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The Many Positive Effects of Houseplants

Written by Anna Reid- Eco Hub Eco Rep

Ah, the simple house plant. Most of us have them, whether it be a single cactus your grandma gave you or a miniature jungle you’ve collected over the past ten years (guilty). Still, not everyone realizes they have many positive effects. These positive effects range from scientific to emotional, even to social.

So, let’s talk about science! A study from NASA to gauge the ability of house plants, including the Bamboo Palm, Peace Lily, Ficus, Golden Pothos, Elephant Ear, and Green Spider Plant, to remove different airborne chemicals, done back in 1989, found that these plants and other specific varieties do help clean our air. These potentially dangerous chemicals were benzene, trichloroethylene, and formaldehyde.

  • Benzene is most commonly found in first and secondhand cigarette smoke and in the air associated with gasoline production. It can be deadly by increasing the risk of leukemia (National Cancer Institute)1.
  • Trichloroethylene is most commonly used to remove grease from metal machines but is also a common element in paint removers and adhesives. Inhaling it causes symptoms ranging from dizziness and headaches to liver damage and death (CDC)2.
  • Formaldehyde is most commonly found in car exhaust, building manufacturing, and cigarette smoke. Some studies have shown that significant exposure to formaldehyde can lead to increased cancer in the upper part of your throat and leukemia (American Cancer Society)3.

The NASA study found a considerable reduction in these chemicals in the air around the plants’ vicinity. Shockingly, the soil housing the plants’ roots and different micro-organisms was most effective in removing benzene (Wolverton, 1989)4. Along with plants’ ability to add oxygen into the air as well as much-needed moisture and humidity, plant caretakers can now breathe more easily.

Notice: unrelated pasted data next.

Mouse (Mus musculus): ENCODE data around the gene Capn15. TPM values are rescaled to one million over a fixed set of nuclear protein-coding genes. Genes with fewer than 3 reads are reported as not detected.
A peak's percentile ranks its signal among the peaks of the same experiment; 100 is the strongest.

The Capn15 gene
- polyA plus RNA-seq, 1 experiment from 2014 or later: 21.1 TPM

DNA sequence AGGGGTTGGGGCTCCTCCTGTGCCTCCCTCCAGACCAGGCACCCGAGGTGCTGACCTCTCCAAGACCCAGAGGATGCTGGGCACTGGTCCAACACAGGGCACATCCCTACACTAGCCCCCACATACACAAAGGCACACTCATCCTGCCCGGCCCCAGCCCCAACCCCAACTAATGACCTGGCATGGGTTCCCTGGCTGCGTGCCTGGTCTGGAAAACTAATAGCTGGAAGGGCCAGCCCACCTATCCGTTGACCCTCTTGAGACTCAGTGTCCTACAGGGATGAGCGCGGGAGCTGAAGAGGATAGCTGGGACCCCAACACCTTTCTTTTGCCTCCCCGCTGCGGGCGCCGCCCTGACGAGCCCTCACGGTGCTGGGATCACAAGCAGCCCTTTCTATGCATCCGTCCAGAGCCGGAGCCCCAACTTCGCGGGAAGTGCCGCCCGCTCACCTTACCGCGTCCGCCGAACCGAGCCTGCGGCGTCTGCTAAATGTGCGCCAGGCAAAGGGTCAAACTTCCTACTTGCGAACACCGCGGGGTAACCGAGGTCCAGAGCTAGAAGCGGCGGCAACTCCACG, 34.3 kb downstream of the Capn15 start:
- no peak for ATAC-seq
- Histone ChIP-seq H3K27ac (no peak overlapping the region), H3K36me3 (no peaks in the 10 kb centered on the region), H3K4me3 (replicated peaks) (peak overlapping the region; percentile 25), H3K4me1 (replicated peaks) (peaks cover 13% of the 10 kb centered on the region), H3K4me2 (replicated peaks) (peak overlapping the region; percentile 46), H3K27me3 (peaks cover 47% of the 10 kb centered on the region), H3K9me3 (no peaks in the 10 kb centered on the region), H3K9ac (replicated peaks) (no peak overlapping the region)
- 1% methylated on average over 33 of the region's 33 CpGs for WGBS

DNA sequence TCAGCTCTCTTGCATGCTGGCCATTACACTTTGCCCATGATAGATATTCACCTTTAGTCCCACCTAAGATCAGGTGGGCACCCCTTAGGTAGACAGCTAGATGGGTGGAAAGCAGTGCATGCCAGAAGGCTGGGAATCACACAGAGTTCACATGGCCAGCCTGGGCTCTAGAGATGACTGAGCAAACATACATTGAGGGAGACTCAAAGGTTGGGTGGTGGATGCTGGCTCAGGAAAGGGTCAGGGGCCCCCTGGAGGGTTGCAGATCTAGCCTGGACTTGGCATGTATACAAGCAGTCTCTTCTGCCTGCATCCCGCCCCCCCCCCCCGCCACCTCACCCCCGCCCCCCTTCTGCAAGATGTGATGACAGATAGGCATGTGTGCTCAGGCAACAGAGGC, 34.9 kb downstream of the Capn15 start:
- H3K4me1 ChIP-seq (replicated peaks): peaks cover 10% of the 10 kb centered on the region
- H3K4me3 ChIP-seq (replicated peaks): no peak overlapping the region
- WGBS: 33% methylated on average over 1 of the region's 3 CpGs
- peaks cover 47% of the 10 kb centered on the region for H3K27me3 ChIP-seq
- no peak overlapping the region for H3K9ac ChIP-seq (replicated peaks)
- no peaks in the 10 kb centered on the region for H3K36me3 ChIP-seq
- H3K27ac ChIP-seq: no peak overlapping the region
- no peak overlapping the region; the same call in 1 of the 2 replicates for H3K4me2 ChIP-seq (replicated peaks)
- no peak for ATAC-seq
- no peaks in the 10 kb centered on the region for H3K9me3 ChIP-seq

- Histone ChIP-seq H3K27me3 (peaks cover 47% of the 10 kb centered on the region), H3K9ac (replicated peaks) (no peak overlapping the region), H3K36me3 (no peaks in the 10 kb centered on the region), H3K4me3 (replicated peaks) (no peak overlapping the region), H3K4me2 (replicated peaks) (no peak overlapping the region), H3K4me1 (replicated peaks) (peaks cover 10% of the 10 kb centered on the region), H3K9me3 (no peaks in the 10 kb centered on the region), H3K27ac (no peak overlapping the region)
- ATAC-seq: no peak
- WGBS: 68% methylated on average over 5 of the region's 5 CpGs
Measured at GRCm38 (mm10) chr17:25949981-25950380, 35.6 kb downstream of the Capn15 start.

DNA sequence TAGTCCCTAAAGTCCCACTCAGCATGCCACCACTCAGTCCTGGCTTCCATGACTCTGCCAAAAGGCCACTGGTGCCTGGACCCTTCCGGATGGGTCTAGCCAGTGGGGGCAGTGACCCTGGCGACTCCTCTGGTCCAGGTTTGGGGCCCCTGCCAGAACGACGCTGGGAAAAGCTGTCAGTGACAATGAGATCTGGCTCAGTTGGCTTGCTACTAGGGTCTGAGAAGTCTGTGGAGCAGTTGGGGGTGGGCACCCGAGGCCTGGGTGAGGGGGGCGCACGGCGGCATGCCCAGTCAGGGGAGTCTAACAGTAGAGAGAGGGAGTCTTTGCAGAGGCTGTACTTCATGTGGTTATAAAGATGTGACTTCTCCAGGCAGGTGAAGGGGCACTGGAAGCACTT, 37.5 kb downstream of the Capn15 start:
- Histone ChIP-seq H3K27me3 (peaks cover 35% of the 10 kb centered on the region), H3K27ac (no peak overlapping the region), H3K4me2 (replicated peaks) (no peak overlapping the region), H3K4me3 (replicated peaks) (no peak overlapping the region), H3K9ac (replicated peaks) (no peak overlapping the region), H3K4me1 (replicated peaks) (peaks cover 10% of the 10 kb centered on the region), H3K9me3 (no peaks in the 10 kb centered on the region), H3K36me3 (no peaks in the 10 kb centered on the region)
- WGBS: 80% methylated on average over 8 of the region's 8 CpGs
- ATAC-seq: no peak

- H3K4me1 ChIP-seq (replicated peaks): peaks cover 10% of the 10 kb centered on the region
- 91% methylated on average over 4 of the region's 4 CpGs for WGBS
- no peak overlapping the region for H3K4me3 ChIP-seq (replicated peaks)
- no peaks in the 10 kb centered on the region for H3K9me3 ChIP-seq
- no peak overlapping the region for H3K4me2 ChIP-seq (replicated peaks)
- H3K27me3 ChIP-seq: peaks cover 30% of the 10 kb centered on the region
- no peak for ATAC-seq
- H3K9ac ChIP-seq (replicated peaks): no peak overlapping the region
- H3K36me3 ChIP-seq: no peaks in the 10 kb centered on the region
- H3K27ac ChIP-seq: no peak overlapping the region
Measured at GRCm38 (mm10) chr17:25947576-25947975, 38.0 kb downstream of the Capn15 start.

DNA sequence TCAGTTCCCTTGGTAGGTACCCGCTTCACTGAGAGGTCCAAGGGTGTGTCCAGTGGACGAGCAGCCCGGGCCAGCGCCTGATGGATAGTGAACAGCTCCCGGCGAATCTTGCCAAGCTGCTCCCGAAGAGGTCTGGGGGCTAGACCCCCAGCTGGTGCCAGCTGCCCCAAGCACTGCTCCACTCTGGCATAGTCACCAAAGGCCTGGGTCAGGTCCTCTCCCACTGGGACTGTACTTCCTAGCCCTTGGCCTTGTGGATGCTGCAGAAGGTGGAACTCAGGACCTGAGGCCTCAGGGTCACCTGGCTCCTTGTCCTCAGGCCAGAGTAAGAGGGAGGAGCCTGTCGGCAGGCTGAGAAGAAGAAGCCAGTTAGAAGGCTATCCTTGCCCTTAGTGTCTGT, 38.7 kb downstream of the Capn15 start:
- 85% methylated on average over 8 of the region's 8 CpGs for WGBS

You might also have heard plant people talking about how taking care of plants can lead to a better mood and less stress, but is it true? An article by the Washington Post5 sums it up nicely:

“It’s important to remember the caveats of many of these studies: Some were carried out in highly controlled settings and primarily among college students. They reflect snapshots of time rather than long-term effects… it’s hard to ignore the volume of research showing that houseplants have a significantly positive effect on mood and physical health”.

(Das, 2022)

Das 2022 contains a long list of examples from studies and even anecdotes about the positive mood effect of caring for or even being around houseplants. I would definitely consider giving it a read. I know personally, when having to be in a space without plants, I immediately imagine what the place could look like with some leafy friends and the possibilities of how it could be a significant mood booster.

And finally, how do houseplants improve your life socially? This topic will primarily be on my views and experiences with owning many house plants, so you can take it with a grain of salt. When I started acquiring house plants about ten years ago, I knew very little about gardening, sustainability, or even tending to plants. This may be because I was around ten, but one silly little cactus helped me foster a new hunger for learning about anything green. I spent hours on my family computer looking up the best care and all the different types of houseplants I could get my little hands on. My shopping trips with my grandmother almost always ended with us going to Calloways, looking at their cacti, and me plotting my next birthday or holiday gifts.

Going into high school, I furthered my knowledge by learning about basic gardening and, consequently, started learning about sustainability. Mint, basil, and sad little pea plants became abundant in our house during the spring and summertime, as well as learning about caring for Bonsai. When I began college, I joined the UT Dallas Community Garden to learn more about sustainable gardening, and soon began to work for the UTD Eco Hub in the Summer of 2022. For me and many others, walking into a building with houseplants is a calming sight, as well as seeing the person in a more positive light if they can care for these plants.

All in all, starting to care for houseplants can be a great stepping stone to wanting to learn about gardening and sustainability. And let us not forget all the positive effects they can have on our everyday lives.


1 National Cancer Institute

2 Centers for Disease Control and Prevention

3 American Cancer Society


5 The Washington Post


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